Tuesday, March 29, 2016

It’s strange to think that existentialism and pop culture could be similar in any way

By Melina

It’s strange to think that existentialism and pop culture could be similar in any way. Connecting those ideas are difficult, especially if the ties are obscured. Unbelievably, these two are kinda close in a weird way. Tom Stoppard wrote Rosencrantz and Guildenstern are Dead, an existentialist play. It’s a different point of view for Hamlet, seen through the eyes of Rosencrantz and Guildenstern. If you're wondering what this has to do with anything that's happening right now, existentialism can actually still be seen in modern society.

Maybe existentialism is easier to see if we focus on celebrity deaths. A morbid topic but important for this conversation. It seems that the only time the public actually ponders death and what comes after, is if someone that's loved by that public dies. Celebrities are treasured in our society, which isn't really a big deal. Except we treasure them the most when they pass away. That's not our fault, sometimes we get so caught up in living we tend to forget what comes after for all of us. That's also not our fault and it's also not a bad thing. Sometimes we'll think about existentialism at random moments with no explanation of why it entered our brain, but it's depth can be limited. The death of a celebrity can be a very clear reminder that time, for everyone, is limited.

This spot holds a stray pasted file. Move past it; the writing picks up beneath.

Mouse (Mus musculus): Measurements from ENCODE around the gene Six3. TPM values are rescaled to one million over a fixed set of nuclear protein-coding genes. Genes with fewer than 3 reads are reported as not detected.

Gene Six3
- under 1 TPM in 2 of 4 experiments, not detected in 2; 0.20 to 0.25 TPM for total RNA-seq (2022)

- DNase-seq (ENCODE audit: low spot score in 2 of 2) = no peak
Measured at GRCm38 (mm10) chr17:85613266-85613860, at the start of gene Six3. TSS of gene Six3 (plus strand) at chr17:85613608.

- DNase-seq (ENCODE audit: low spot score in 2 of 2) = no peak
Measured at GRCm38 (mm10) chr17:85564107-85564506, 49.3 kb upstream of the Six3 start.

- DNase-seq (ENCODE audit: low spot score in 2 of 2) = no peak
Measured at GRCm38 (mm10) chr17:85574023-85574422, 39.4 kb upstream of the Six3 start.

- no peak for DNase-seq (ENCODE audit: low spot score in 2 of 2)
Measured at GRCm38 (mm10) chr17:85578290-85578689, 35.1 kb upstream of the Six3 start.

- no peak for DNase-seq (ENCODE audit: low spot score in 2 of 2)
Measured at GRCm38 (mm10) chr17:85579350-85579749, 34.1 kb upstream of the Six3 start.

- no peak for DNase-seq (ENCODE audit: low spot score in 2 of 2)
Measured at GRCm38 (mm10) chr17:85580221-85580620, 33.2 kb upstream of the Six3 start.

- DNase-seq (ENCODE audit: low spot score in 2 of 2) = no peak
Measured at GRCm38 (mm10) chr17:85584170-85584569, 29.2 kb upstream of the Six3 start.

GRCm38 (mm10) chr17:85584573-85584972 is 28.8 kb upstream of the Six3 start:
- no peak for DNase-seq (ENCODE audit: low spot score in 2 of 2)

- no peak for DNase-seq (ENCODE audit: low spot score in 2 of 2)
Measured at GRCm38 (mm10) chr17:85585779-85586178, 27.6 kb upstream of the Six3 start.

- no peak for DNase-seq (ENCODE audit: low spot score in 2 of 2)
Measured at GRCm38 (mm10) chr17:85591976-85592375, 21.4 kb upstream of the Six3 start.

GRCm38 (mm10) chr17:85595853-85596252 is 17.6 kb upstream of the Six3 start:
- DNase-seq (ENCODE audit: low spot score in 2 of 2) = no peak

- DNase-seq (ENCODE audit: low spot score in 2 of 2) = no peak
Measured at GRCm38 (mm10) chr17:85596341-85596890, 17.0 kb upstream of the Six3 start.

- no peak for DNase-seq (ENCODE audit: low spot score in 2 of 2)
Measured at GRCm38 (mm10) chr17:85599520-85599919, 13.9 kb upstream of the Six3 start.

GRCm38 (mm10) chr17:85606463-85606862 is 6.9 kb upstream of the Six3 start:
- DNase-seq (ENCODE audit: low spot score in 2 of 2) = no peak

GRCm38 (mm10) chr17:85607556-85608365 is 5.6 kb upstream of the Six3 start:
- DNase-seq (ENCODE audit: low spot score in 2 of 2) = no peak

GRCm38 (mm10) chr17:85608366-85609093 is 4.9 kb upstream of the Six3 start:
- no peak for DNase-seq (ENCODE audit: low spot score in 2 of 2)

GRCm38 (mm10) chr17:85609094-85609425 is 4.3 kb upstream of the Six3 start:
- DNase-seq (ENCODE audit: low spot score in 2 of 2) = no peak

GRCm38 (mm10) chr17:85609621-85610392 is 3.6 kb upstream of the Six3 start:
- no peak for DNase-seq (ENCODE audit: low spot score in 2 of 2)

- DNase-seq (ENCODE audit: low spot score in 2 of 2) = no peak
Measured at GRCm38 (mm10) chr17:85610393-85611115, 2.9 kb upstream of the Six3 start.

In Rosencratz and Guildenstern are dead, Guildenstern says something kind of peculiar.
“A man breaking his journey between one place and another at a third place of no name, character, population, or significance sees a unicorn cross his path and disappear. That in itself is startling, but there are precedents for mystical encounters of various kinds, or to be less extreme, a choice of persuasions to put it down to fancy; until-”My God” says a second man, “I must be dreaming, I thought i saw a unicorn,” at which point, a dimension is added that makes the experience as alarming as it will ever be. A third witness, you understand, adds no further dimension but only spreads it thinner, and a fourth thinner still, and the more witnesses there are the thinner it gets and the more reasonable it becomes until it is as thin as reality, the name we give to the common experience…”Look, look,” recites the crowd. “A horse with an arrow in its forehead! It must have been mistaken for a deer.”

Sometimes we become so familiar with the things and people that surround we forget that at one point, it was all wonderfully new. It was all foreign. However, as time passed and we were able to become more and more acquainted with everything that had a part to play in our lives, the wonder started to wear off. It slipped quietly away, along with our fears of what lay under our beds and the silly bedtime stories. The world's biggest mystery, what happens after death, is solved by everyone but no one lives to tell the tale.

In pop culture, existentialism isn’t really a popular topic but it does still exist. It just breaks through more when someone like David Bowie passes away. There’s bands that sing about and artists that paint it. But our culture doesn't focus on it like it used to. Live in the moment, right?  ... YOLO

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